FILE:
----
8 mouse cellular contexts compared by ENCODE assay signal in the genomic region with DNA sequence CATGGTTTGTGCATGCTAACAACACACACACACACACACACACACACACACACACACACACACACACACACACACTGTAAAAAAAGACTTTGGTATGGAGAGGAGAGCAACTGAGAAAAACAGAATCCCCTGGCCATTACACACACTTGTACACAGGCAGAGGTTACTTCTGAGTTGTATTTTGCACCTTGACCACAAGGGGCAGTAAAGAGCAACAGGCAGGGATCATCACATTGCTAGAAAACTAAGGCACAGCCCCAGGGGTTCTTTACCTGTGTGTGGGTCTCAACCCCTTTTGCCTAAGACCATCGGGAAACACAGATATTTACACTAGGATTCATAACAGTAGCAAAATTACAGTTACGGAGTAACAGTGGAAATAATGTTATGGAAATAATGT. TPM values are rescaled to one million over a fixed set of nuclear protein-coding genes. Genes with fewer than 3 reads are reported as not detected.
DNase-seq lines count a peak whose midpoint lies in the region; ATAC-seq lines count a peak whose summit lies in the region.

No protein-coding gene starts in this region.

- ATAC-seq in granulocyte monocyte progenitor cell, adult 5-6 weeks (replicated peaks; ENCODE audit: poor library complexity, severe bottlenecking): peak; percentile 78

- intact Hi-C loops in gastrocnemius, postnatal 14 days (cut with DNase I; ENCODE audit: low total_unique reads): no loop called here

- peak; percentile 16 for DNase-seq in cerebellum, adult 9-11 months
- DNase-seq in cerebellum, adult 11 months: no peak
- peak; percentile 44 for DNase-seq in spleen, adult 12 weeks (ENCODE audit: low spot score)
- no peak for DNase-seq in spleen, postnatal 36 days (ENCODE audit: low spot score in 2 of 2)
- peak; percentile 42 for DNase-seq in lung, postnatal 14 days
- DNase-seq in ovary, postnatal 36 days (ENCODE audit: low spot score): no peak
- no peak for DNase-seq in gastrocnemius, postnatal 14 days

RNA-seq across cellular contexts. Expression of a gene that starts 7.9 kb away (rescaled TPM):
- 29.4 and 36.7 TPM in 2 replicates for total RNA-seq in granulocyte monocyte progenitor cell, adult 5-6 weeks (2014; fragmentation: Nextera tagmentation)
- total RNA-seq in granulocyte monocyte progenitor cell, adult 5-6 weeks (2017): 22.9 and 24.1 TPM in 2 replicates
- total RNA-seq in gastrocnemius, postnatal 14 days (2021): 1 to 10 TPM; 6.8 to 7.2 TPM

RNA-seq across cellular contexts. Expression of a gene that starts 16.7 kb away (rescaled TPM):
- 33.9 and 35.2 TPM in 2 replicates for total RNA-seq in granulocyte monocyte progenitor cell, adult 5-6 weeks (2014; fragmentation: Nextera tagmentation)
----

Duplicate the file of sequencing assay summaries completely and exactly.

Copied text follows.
8 mouse cellular contexts compared by ENCODE assay signal in the genomic region with DNA sequence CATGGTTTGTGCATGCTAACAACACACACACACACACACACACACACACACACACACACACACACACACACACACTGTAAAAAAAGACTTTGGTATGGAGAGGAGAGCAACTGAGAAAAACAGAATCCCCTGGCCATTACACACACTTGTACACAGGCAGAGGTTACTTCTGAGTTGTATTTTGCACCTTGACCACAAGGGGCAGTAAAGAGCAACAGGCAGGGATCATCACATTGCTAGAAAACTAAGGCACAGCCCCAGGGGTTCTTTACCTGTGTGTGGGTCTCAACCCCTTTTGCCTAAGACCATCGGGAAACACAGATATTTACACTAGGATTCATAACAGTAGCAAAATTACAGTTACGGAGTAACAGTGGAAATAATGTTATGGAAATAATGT. TPM values are rescaled to one million over a fixed set of nuclear protein-coding genes. Genes with fewer than 3 reads are reported as not detected.
DNase-seq lines count a peak whose midpoint lies in the region; ATAC-seq lines count a peak whose summit lies in the region.

No protein-coding gene starts in this region.

- ATAC-seq in granulocyte monocyte progenitor cell, adult 5-6 weeks (replicated peaks; ENCODE audit: poor library complexity, severe bottlenecking): peak; percentile 78

- intact Hi-C loops in gastrocnemius, postnatal 14 days (cut with DNase I; ENCODE audit: low total_unique reads): no loop called here

- peak; percentile 16 for DNase-seq in cerebellum, adult 9-11 months
- DNase-seq in cerebellum, adult 11 months: no peak
- peak; percentile 44 for DNase-seq in spleen, adult 12 weeks (ENCODE audit: low spot score)
- no peak for DNase-seq in spleen, postnatal 36 days (ENCODE audit: low spot score in 2 of 2)
- peak; percentile 42 for DNase-seq in lung, postnatal 14 days
- DNase-seq in ovary, postnatal 36 days (ENCODE audit: low spot score): no peak
- no peak for DNase-seq in gastrocnemius, postnatal 14 days

RNA-seq across cellular contexts. Expression of a gene that starts 7.9 kb away (rescaled TPM):
- 29.4 and 36.7 TPM in 2 replicates for total RNA-seq in granulocyte monocyte progenitor cell, adult 5-6 weeks (2014; fragmentation: Nextera tagmentation)
- total RNA-seq in granulocyte monocyte progenitor cell, adult 5-6 weeks (2017): 22.9 and 24.1 TPM in 2 replicates
- total RNA-seq in gastrocnemius, postnatal 14 days (2021): 1 to 10 TPM; 6.8 to 7.2 TPM

RNA-seq across cellular contexts. Expression of a gene that starts 16.7 kb away (rescaled TPM):
- 33.9 and 35.2 TPM in 2 replicates for total RNA-seq in granulocyte monocyte progenitor cell, adult 5-6 weeks (2014; fragmentation: Nextera tagmentation)